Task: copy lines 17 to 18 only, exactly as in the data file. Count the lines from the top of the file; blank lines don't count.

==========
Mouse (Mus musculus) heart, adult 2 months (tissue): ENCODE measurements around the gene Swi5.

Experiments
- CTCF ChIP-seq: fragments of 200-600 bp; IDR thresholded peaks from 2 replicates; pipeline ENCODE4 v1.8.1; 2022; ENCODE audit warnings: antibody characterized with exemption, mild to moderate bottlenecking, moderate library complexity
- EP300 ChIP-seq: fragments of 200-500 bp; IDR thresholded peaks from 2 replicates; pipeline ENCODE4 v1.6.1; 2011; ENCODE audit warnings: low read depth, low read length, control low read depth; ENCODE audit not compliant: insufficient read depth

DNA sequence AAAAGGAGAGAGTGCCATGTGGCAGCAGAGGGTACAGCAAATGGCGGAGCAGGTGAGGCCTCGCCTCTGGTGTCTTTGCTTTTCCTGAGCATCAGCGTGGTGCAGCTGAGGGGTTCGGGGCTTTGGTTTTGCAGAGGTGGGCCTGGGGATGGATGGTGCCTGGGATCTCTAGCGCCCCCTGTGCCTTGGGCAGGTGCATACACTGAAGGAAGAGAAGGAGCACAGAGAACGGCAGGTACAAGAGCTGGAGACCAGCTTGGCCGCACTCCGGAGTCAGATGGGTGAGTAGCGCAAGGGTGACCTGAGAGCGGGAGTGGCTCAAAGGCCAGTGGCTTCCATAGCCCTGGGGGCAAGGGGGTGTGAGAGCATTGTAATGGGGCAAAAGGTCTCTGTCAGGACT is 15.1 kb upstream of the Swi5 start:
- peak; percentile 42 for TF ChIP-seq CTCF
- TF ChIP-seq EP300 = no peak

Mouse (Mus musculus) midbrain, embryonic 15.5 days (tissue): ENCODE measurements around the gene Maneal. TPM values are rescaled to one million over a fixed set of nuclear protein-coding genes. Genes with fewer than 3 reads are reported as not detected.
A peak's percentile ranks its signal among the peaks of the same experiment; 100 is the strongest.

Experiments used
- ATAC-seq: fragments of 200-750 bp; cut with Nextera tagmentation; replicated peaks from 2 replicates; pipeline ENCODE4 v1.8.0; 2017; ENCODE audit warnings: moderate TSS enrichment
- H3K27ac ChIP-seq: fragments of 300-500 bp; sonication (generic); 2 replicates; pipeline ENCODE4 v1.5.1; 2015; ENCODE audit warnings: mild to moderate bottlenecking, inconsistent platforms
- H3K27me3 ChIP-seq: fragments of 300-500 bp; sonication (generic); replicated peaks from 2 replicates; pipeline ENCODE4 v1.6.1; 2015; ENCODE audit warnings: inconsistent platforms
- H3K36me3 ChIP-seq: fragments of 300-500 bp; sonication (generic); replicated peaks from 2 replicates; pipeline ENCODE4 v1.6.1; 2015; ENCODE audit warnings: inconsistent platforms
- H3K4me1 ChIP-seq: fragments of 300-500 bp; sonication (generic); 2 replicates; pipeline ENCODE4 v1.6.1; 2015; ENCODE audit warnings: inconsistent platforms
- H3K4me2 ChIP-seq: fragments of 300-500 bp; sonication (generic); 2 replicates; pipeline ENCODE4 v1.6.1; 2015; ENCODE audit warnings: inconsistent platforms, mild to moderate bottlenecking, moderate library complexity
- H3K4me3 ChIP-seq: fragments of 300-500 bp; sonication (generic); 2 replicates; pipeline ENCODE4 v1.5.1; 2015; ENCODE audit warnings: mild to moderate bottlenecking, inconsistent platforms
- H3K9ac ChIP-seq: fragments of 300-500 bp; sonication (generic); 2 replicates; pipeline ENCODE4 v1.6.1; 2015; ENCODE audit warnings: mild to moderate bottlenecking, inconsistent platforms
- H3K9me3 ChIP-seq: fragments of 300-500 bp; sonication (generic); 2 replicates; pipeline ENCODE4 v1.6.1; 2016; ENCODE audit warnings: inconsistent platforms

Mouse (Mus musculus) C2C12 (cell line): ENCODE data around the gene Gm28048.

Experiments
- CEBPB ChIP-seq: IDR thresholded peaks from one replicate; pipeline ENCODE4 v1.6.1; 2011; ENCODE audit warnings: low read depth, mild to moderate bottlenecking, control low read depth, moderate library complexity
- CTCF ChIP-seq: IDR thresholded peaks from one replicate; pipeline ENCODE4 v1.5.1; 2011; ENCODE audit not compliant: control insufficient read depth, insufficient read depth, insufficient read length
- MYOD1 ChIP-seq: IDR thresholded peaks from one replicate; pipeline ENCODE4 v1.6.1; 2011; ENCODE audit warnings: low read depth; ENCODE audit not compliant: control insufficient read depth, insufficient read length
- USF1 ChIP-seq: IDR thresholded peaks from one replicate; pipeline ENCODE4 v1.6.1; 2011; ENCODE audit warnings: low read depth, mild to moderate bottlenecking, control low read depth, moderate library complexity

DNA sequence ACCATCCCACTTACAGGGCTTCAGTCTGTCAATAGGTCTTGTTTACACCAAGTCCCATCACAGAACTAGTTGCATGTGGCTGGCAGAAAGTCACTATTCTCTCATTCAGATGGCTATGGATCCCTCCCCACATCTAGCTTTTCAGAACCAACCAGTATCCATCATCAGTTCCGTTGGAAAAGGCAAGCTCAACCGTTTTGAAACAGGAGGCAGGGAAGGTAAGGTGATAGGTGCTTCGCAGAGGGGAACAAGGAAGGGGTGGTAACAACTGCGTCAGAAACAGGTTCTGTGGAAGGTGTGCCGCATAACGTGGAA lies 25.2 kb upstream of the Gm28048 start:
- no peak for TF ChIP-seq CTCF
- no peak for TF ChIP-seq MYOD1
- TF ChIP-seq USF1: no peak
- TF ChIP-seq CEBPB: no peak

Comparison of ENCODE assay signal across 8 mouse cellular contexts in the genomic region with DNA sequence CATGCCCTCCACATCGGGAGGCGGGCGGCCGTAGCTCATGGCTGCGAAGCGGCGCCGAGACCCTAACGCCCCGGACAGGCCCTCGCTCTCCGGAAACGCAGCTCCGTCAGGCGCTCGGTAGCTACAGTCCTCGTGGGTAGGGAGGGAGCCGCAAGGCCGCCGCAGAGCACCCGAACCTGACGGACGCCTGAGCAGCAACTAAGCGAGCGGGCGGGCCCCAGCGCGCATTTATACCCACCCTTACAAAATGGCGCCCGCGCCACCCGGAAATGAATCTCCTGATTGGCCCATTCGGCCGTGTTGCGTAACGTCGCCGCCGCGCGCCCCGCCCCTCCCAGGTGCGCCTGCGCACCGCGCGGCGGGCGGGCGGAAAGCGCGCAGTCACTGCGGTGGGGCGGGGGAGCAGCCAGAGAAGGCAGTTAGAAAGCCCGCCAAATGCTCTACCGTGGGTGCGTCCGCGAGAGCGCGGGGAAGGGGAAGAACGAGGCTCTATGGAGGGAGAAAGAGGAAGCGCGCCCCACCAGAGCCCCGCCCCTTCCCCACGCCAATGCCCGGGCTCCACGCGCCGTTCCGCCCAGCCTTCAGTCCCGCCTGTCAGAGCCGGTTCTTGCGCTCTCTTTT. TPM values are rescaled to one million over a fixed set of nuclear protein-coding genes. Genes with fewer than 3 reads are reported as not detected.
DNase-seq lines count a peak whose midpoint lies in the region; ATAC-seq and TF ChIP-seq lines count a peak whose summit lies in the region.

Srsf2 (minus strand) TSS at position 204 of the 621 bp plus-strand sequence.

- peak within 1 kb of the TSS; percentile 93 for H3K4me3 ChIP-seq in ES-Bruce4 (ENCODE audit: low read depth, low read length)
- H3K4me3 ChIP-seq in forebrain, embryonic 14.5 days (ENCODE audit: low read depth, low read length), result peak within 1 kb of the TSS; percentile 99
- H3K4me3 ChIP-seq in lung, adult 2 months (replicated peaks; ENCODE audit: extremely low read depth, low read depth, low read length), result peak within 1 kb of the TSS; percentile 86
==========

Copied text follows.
- H3K4me3 ChIP-seq: fragments of 300-500 bp; sonication (generic); 2 replicates; pipeline ENCODE4 v1.5.1; 2015; ENCODE audit warnings: mild to moderate bottlenecking, inconsistent platforms
- H3K9ac ChIP-seq: fragments of 300-500 bp; sonication (generic); 2 replicates; pipeline ENCODE4 v1.6.1; 2015; ENCODE audit warnings: mild to moderate bottlenecking, inconsistent platforms